Michel Cardena

Warming up

With interventions by Artun Alaska Arasli, Christian Friedrich, Mauricio Limon de Leon, Freek Wambacq.

Curatorial concept in collaboration with Corinne Groot and Rob van de Ven

ROZENSTRAAT – a rose is a rose is a rose is proud to present ‘Warming Up’, the first posthumous overview of the work of Miguel-Angel Cardenas (1934-2015) in the Netherlands. Cardenas, who took on the name Michel Cardena when he moved to Holland in 1962, was born and educated in Colombia. Once here he invigorated the Dutch artscene with bold experiments. First, in the early 60’s, in the realm of new realism/pop art, with ‘zipper’ assemblages and drawings. Later, with concept based installation, performance and video-art. Also internationally, the work of Michel Cardena is getting renewed attention. This show takes the chance to level him with Dutch fellow artists like Bas Jan Ader, Jan Dibbets and Ger van Elk.


Cardena’s work deals with the concept of human warmth in various connotations. From social, cultural and culinary warmth, to explicit erotic and sexual heat. By heating up the senses through art he felt the could transform the (Dutch) rational and cold culture into a warm tropical (Colombian) spirit. He even set up a company for its distribution in 1968 called “Cardena Warming up etc. etc. etc. Company”. The logo, which looks like a flower/vagina, adorned his signature jacket and his company van. Heating practice usually involved several techniques, which reappear in all his artworks: supplying thermal heat, heat through food, alcoholic drinks, bodily contact, pornographic texts and sexual imagery.


The first business task he undertook was to heat up the entire family of collectors Agnes and Frits Becht in Hilversum. This attempt failed, as apparent in the video in the exhibition. Although spicy soup was served and the thermostat blazed at maximum strength, the family members ended up shivering cold, wearing fur hats and scarfs, whereas Cardena ended up boiling hot, naked except for his watch and glasses.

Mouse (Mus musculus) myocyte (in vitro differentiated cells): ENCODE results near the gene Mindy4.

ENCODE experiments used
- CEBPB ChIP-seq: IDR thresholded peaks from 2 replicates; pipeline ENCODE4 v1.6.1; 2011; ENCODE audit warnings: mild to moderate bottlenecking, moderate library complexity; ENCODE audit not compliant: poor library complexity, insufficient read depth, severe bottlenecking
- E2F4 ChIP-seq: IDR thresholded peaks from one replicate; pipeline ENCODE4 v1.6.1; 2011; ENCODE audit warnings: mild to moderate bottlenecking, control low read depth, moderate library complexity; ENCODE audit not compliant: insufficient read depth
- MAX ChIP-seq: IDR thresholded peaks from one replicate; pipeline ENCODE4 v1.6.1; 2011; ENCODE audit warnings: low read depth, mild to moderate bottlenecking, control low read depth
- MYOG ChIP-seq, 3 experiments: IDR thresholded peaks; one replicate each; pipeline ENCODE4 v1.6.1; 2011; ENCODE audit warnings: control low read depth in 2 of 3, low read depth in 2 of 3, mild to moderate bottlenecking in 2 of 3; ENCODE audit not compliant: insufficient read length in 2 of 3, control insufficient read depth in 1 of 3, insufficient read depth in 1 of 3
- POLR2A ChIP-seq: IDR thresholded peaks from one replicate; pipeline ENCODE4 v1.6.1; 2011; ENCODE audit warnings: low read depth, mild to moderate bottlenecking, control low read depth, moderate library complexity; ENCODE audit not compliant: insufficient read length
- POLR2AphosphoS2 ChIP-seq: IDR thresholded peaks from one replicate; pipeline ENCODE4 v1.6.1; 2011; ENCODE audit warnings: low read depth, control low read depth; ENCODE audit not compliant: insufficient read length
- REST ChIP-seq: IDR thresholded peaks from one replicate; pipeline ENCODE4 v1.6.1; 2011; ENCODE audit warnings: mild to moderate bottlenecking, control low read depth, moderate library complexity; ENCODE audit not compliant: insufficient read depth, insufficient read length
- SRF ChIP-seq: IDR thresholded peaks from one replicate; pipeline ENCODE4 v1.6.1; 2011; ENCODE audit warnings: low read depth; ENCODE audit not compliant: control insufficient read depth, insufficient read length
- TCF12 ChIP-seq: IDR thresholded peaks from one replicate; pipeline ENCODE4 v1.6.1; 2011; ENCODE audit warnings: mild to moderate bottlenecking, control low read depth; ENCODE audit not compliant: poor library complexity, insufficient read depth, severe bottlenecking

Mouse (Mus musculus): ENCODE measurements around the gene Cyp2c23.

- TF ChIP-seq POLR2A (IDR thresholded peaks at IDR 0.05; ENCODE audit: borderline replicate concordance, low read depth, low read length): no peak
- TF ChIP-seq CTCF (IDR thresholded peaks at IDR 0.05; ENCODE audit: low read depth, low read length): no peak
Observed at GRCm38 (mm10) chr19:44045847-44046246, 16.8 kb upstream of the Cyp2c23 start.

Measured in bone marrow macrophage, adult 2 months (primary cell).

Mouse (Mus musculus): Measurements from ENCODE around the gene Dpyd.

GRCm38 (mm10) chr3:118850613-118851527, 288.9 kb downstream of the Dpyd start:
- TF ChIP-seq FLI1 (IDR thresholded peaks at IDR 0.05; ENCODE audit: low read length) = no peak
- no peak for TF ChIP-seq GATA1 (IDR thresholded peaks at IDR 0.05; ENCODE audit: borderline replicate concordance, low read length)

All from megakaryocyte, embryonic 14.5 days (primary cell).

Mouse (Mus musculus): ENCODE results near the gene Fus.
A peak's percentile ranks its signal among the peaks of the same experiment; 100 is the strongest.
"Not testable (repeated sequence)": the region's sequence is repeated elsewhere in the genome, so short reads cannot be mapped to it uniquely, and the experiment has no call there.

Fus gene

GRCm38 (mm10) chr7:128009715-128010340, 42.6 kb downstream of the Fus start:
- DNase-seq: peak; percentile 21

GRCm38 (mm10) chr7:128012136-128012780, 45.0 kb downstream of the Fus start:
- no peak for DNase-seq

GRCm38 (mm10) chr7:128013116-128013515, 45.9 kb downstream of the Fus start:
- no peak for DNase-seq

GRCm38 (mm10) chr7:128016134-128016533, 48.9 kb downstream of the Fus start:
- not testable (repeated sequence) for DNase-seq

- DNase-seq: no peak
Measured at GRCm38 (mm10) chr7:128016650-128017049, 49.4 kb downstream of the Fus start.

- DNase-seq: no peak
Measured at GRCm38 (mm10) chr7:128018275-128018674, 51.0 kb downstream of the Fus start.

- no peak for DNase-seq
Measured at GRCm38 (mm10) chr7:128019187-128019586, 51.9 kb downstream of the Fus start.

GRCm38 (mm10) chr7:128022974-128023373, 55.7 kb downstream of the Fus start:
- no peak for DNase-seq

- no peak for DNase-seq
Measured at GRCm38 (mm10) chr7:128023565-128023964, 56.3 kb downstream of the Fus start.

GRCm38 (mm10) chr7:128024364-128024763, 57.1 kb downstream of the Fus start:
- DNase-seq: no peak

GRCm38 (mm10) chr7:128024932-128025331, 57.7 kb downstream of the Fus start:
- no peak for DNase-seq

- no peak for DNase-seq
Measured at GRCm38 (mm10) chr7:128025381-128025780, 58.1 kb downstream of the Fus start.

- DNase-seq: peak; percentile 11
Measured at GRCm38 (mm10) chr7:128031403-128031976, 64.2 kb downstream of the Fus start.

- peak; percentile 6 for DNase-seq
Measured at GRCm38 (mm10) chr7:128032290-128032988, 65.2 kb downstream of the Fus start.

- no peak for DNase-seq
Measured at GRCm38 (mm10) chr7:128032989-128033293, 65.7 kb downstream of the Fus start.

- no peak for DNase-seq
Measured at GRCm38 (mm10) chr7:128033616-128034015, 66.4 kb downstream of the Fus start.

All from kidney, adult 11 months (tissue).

One of the pivotal works in this exhibition is ‘Cardena réchauffe Mondrian, Ives Klein et Malewitch’ 1972-1973. Here he warmed up ‘cold’ art. Aided by Hetty Huisman, he made clay versions of archetypical Mondriaan, Yves Klein and Malevich works, rolled them up and grilled them in a Moulinex oven.


Sexuality is a fundamental theme to Cardena’s practice; he once said the essence of his work is ‘hormone-driven’. His video works feature naked bodies in various stages of excitement; the resulting body heat is used as a warming up method to melt ice cubes or transform fluids.

‘Correction of a Catachresis’ (1973-1976) is a beautiful plea for (guilt)free sexuality in all constellations; men-men, women-men, women-women. In this performance and video Cardena promotes that the words fuck, cunt and dick should not be used in a negative sense. By giving out flyers at the Central Station in Amsterdam in 1976 he spreads his own sacred words: ‘Be proud of your sexual body’, ‘Don’t say fuck with a debased intention. Isn’t this a beautiful act?’


In terms of heating up the senses, for Cardena cooking shared first place with sex.
Refined cooking evokes love and warmth in many of his works. His favorite cookbook, ‘Modern Cooking’ by Paul-Henri Pellaprat takes on biblical form in “Cardena reads hot passages from the holy bible and Pellaprat’s modern cookery book’.